The guy who wrote this barely knows C, let alone C++/STL 😉

    It's still neither an uncommon practice nor unintuitive (taking the address of the first element seems intuitive to someone who thinks "I need to pass the address of the first element").  It's not WTF at all.



  • int* array2 = new int[200];

    Wait.

    An array of refs to ints of length 200?

    How does an int have length 200?

    (I = not a C++ programmer)



  • @dhromed said:

    int* array2 = new int[200];

    Wait.

    An array of refs to ints of length 200?

    How does an int have length 200?

    (I = not a C++ programmer)

    int* array2 = (int*)calloc(sizeof(int), 200);

    Equivalent for C 😉 



  • Yeah, that clears things up.

    Looked up calloc() via google.

    From what I can tell it picks up the memrory slack left by ints of length 200.

    Reuh.

     



  • Fun abuse of that in base conversion...

    /* Tried to make it as obfuscated as possible... */
    char *toRadix(int num, unsigned char radix) {
    int bufsz = (((int)(log(num)/log(radix)))+1+!!(num<0)), i;
    char *buf = (char*)malloc(bufsz);
    if (num < 0) {
    buf[0] = '-';
    num = -num;
    }
    buf[bufsz-1] = '\0';
    for (i=bufsz-2;i>=0;--i) {
    buf[i] = (num%radix)["0123456789abcdefghijklmnopqrstuvwxyz"];
    num /= radix;
    }
    return buf;
    }

    Completely untested, YMMV.
     



  • @Fred Foobar said:

    Fun abuse of that in base conversion...

    [code]

    /* Tried to make it as obfuscated as possible... */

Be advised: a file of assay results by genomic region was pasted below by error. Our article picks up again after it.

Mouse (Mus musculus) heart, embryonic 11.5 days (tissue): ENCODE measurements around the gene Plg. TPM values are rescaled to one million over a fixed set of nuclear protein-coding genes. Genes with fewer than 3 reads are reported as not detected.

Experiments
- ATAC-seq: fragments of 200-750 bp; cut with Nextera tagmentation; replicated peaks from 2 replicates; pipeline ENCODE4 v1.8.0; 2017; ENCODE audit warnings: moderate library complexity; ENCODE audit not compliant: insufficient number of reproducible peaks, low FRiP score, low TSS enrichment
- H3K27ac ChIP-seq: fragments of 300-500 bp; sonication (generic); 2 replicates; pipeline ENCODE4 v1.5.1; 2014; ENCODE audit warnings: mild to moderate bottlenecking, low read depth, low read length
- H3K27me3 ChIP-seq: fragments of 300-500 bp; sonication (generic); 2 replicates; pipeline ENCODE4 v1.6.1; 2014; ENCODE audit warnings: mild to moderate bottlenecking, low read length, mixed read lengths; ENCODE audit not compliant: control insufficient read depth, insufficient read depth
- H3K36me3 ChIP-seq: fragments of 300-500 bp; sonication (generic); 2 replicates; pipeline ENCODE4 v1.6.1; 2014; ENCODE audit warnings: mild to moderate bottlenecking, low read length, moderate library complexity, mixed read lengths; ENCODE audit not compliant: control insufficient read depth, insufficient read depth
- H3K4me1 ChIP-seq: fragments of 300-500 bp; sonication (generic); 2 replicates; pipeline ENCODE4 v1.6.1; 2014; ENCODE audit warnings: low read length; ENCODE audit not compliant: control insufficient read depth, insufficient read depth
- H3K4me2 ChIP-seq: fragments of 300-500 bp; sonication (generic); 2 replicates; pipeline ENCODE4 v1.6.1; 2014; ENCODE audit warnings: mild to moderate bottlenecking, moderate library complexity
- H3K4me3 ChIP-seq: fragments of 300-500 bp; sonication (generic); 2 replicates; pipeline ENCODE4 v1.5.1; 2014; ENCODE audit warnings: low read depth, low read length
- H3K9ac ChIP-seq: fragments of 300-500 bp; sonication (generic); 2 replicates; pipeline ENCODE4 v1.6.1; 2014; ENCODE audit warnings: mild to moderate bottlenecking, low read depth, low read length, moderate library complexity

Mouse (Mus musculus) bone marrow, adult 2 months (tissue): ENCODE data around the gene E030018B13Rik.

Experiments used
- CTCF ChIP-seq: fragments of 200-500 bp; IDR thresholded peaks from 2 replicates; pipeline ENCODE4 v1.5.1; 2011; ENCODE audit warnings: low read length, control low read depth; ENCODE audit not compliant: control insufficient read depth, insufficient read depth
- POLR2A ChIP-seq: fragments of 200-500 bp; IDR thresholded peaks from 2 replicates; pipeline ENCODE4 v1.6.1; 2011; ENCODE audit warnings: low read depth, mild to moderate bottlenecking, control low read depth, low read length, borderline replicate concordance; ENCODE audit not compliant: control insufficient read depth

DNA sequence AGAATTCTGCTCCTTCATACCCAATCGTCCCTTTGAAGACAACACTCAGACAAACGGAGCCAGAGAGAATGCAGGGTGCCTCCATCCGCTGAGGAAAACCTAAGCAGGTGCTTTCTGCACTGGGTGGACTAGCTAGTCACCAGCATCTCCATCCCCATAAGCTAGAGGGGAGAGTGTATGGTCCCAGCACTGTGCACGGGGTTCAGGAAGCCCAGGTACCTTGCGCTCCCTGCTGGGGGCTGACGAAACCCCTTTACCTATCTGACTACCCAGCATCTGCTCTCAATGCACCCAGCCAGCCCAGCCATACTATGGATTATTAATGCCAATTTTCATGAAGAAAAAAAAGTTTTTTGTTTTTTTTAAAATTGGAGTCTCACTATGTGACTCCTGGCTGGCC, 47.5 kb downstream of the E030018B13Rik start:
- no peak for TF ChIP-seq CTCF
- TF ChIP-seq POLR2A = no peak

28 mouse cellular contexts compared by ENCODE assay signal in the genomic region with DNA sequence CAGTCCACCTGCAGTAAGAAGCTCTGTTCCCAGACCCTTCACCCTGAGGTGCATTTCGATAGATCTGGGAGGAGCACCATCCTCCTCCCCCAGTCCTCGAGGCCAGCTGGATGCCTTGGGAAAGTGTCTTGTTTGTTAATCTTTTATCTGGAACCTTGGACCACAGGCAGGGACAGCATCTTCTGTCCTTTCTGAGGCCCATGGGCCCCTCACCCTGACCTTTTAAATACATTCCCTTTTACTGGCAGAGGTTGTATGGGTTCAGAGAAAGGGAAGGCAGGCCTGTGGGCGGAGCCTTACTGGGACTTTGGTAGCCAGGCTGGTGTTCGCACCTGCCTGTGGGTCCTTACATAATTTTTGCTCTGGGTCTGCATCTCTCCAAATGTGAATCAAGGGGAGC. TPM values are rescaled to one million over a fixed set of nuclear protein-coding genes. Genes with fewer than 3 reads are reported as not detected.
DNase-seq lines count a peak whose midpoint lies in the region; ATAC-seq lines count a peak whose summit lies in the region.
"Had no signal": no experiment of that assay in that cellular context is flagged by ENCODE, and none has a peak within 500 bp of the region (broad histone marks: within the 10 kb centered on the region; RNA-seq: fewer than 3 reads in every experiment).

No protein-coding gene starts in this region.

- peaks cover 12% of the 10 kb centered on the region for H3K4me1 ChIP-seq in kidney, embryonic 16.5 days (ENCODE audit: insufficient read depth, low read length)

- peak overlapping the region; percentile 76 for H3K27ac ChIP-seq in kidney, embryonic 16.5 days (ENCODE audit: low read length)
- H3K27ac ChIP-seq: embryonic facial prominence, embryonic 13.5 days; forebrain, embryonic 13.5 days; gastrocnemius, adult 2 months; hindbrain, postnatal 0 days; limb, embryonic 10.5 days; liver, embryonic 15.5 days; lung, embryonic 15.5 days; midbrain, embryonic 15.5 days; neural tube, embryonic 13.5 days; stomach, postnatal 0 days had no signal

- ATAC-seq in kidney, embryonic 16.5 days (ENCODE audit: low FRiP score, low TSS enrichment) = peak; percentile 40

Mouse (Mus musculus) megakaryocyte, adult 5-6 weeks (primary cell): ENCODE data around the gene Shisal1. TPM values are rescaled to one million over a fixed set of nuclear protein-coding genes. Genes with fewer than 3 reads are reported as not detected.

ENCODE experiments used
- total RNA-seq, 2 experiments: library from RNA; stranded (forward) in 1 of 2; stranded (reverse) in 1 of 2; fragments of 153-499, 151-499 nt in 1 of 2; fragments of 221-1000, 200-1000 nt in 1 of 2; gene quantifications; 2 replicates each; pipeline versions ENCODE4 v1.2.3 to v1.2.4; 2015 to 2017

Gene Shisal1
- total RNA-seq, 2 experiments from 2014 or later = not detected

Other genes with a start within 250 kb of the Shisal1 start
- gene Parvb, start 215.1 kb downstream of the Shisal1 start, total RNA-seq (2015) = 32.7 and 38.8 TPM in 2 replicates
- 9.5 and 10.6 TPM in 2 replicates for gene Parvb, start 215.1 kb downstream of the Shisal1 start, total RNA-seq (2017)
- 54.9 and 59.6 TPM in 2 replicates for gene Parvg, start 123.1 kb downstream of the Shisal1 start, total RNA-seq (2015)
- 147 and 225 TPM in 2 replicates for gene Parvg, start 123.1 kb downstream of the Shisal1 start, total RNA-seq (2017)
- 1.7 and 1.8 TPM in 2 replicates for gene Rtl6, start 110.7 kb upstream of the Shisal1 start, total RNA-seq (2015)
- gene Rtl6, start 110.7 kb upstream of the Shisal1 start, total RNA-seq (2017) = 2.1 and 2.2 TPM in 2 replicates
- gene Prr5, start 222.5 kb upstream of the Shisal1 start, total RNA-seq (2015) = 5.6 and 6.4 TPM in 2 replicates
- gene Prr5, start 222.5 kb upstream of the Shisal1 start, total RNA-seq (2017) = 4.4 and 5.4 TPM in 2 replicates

char *toRadix(int num, unsigned char radix) {

       int bufsz = (((int)(log(num)/log(radix)))+1+!!(num>0)), i;

       char buf = (char)malloc(bufsz);

       if (num < 0) {

           buf[0] = '-';

           num = -num;

       }

       buf[bufsz-1] = '\0';

       for (i=bufsz-2;i>=0;--i) {

          buf[i] = (num%radix)["0123456789abcdefghijklmnopqrstuvwxyz"];

          num /= radix;

       }

       return buf;

    }

    [/code]

    Completely untested, YMMV.


    That could be clearer...



  • @Thief^ said:

    @Fred Foobar said:

    Fun abuse of that in base conversion...

    [code]

    /* Tried to make it as obfuscated as possible... */ 

    char *toRadix(int num, unsigned char radix) {

       int bufsz = (((int)(log(num)/log(radix)))+1+!!(num>0)), i;

       char buf = (char)malloc(bufsz);

       if (num < 0) {

           buf[0] = '-';

           num = -num;

       }

       buf[bufsz-1] = '\0';

       for (i=bufsz-2;i>=0;--i) {

          buf[i] = (num%radix)["0123456789abcdefghijklmnopqrstuvwxyz"];

          num /= radix;

       }

       return buf;

    }

    [/code]

    Completely untested, YMMV.


    That could be clearer...

    Hey, I said flat out that I tried to make it as obfuscated as possible...

    But really, the first time around, the forum software choked and died on the <code> tag. I had to go into manual HTML mode to clean it up. It's better now. 



  • The best part is that it shows up perfectly fine in the message editor (quote it and see), but is completely shot in the preview.



  • Obfuscation complete!